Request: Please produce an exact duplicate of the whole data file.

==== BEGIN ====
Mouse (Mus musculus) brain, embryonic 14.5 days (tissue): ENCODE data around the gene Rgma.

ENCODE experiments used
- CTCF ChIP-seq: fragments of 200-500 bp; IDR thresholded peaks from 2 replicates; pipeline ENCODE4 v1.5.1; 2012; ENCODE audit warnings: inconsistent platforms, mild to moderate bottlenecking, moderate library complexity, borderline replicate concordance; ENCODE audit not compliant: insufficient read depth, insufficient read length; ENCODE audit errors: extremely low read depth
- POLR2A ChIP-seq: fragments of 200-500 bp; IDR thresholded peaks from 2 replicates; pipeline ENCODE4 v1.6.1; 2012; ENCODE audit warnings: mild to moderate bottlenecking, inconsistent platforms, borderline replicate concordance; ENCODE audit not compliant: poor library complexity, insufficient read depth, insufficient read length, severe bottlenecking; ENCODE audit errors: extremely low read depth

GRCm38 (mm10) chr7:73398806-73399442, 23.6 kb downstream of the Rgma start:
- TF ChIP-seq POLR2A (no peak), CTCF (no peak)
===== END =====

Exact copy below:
Mouse (Mus musculus) brain, embryonic 14.5 days (tissue): ENCODE data around the gene Rgma.

ENCODE experiments used
- CTCF ChIP-seq: fragments of 200-500 bp; IDR thresholded peaks from 2 replicates; pipeline ENCODE4 v1.5.1; 2012; ENCODE audit warnings: inconsistent platforms, mild to moderate bottlenecking, moderate library complexity, borderline replicate concordance; ENCODE audit not compliant: insufficient read depth, insufficient read length; ENCODE audit errors: extremely low read depth
- POLR2A ChIP-seq: fragments of 200-500 bp; IDR thresholded peaks from 2 replicates; pipeline ENCODE4 v1.6.1; 2012; ENCODE audit warnings: mild to moderate bottlenecking, inconsistent platforms, borderline replicate concordance; ENCODE audit not compliant: poor library complexity, insufficient read depth, insufficient read length, severe bottlenecking; ENCODE audit errors: extremely low read depth

GRCm38 (mm10) chr7:73398806-73399442, 23.6 kb downstream of the Rgma start:
- TF ChIP-seq POLR2A (no peak), CTCF (no peak)